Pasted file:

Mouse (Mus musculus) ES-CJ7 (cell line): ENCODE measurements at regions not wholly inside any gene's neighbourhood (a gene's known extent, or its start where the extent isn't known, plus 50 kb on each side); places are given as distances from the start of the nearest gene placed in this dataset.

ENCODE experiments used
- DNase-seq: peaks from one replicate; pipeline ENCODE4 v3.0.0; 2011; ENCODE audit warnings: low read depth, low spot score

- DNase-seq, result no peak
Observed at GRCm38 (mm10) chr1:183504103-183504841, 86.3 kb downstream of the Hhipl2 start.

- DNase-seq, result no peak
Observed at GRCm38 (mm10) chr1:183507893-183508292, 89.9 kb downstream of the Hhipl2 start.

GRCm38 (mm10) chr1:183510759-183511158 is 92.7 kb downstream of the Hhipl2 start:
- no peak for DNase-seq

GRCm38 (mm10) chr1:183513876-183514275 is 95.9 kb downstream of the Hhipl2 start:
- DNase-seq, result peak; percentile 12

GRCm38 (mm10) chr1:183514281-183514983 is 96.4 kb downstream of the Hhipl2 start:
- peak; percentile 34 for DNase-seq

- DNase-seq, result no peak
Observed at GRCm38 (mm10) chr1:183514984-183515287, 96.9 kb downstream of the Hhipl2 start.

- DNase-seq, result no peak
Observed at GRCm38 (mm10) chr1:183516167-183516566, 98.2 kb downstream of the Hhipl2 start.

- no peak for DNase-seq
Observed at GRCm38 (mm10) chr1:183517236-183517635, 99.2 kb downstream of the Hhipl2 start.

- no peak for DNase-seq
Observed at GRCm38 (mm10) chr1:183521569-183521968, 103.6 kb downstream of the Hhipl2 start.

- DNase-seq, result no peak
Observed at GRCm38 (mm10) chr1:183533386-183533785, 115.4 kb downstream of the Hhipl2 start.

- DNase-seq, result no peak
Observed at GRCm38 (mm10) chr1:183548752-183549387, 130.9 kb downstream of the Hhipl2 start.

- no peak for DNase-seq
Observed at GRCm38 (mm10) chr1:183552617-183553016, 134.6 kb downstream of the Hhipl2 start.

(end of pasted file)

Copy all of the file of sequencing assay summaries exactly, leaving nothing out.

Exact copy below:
Mouse (Mus musculus) ES-CJ7 (cell line): ENCODE measurements at regions not wholly inside any gene's neighbourhood (a gene's known extent, or its start where the extent isn't known, plus 50 kb on each side); places are given as distances from the start of the nearest gene placed in this dataset.

ENCODE experiments used
- DNase-seq: peaks from one replicate; pipeline ENCODE4 v3.0.0; 2011; ENCODE audit warnings: low read depth, low spot score

- DNase-seq, result no peak
Observed at GRCm38 (mm10) chr1:183504103-183504841, 86.3 kb downstream of the Hhipl2 start.

- DNase-seq, result no peak
Observed at GRCm38 (mm10) chr1:183507893-183508292, 89.9 kb downstream of the Hhipl2 start.

GRCm38 (mm10) chr1:183510759-183511158 is 92.7 kb downstream of the Hhipl2 start:
- no peak for DNase-seq

GRCm38 (mm10) chr1:183513876-183514275 is 95.9 kb downstream of the Hhipl2 start:
- DNase-seq, result peak; percentile 12

GRCm38 (mm10) chr1:183514281-183514983 is 96.4 kb downstream of the Hhipl2 start:
- peak; percentile 34 for DNase-seq

- DNase-seq, result no peak
Observed at GRCm38 (mm10) chr1:183514984-183515287, 96.9 kb downstream of the Hhipl2 start.

- DNase-seq, result no peak
Observed at GRCm38 (mm10) chr1:183516167-183516566, 98.2 kb downstream of the Hhipl2 start.

- no peak for DNase-seq
Observed at GRCm38 (mm10) chr1:183517236-183517635, 99.2 kb downstream of the Hhipl2 start.

- no peak for DNase-seq
Observed at GRCm38 (mm10) chr1:183521569-183521968, 103.6 kb downstream of the Hhipl2 start.

- DNase-seq, result no peak
Observed at GRCm38 (mm10) chr1:183533386-183533785, 115.4 kb downstream of the Hhipl2 start.

- DNase-seq, result no peak
Observed at GRCm38 (mm10) chr1:183548752-183549387, 130.9 kb downstream of the Hhipl2 start.

- no peak for DNase-seq
Observed at GRCm38 (mm10) chr1:183552617-183553016, 134.6 kb downstream of the Hhipl2 start.